Biologists, of all people, should understand variation in populations. We know, when we look up close, that not all the anoles or irises or E. coli in a habitat are identical, genetically or otherwise. Even if they were, they are probably not at the same stage of development, or have not experienced the exact same “nurture” with respect to nutrition, disease, weather events.
Yet we often forget this when we think of our students. We (oops, busted, I just did it too) use the pronoun “they” to refer to our students. “They” don’t read before class. “They” come from weak high schools. “They” aren’t curious. Where possible, can we please accept that there is no “they”? Furthermore, can we please stop behaving and reacting in our teaching decisions to the more memorable anecdotes among the outliers?
I’d be willing to say “they” are all outliers. Each comes to us with her/his own set of life experiences, frailties, cognitive strengths, academic aspirations, burnout, hangovers, patience and attention spans. So how the heck are we supposed to reach them all? I propose that we aim to reach most of “them” most of the time in ways that we each personally can deliver well. Because of how different students can be, some respond very well to nonstop lectures, while others really need to act out processes, discuss or debate. To further complicate this, a given student does not always need one kind of learning in every class. We should not allow them to express their fixed mindset by saying things like “I’m a visual learner.” The effectiveness of what we deliver is also contingent on who they are that day or what they learned in chemistry last week.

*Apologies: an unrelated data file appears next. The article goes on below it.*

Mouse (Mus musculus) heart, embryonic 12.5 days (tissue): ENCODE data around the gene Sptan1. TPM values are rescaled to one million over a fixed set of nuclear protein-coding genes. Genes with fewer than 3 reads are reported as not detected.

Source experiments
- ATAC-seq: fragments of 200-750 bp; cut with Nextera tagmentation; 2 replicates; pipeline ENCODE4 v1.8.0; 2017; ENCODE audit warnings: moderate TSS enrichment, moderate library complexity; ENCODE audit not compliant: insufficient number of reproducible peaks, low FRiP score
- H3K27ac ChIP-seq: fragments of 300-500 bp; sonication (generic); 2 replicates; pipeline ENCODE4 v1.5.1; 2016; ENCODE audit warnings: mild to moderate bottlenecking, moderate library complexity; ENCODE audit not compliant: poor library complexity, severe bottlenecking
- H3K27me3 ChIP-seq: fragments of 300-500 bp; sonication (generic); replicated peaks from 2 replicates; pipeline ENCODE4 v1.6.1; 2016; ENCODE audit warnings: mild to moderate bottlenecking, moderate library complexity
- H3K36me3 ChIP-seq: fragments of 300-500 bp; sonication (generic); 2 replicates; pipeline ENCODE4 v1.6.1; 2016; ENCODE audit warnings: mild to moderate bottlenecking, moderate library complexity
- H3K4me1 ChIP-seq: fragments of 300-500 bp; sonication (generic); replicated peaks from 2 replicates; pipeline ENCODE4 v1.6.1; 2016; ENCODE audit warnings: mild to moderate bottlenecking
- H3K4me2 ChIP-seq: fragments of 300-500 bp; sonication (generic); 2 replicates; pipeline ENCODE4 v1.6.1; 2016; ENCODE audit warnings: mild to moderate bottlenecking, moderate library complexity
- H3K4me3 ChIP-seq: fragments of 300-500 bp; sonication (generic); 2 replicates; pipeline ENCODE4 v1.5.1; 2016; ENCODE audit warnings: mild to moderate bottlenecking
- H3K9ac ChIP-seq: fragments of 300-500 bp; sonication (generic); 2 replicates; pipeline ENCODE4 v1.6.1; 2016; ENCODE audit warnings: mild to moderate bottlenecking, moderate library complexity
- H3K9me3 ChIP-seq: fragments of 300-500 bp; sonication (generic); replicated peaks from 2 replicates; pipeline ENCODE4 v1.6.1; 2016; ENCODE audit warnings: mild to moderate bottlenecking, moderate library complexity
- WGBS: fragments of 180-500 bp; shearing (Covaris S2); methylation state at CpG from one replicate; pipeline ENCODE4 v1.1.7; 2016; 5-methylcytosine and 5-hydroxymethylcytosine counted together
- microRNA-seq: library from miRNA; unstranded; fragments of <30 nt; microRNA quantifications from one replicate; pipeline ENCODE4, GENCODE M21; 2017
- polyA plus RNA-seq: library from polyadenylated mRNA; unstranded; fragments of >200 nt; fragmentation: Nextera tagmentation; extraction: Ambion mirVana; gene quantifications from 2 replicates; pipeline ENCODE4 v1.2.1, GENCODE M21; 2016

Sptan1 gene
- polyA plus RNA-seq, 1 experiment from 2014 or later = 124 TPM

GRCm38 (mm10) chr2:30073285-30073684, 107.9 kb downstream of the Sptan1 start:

Here’s an analogy. From home of course. My Dearly Beloved Spouse and I took a wonderful outdoor educational tour in Quebec this summer. On two occasions, DBS had a significantly different reaction to the tour than I had. In one, our kayak guide, an experienced kayaker who has a gift for explanation, took us to a lake and explained many aspects of paddle control and managing water movement. As an educator, I was sure he was going on way too long without just letting us try it out. I was just as sure the entire group felt the same way, but DBS soaked in every word and thought that was the best part of the tour. He had a similar response about an evening lecture about Quebec’s nationalist movement. Fascinated as I was in general, and even having read the recommended book before the trip, I couldn’t stay attentive the entire hour and fought drowsiness as my tour companions did. DBS’s questions at the end were so on point that it was clear he had not missed a detail. I was envious. Don’t we wish our classes were filled with DBSs?
But wait! DBS’s amazing attention span doesn’t apply to everything. These stood as remarkable, even after 25 years of cohabitation, because that level of attention and interest is context dependent. He can only take about 1 minute explanations about things that are not on his personal radar. This is the same person who sets the family Christmas letter limit at one page. Context matters. Even the high attention span, careful listener is selective about what is worth that level of attention, and I can’t predict which day and which topic he will deem worthy.
The same goes for my students. Sigh. There is no they. And even each of them is a moving target. Wish me luck. Classes start tomorrow.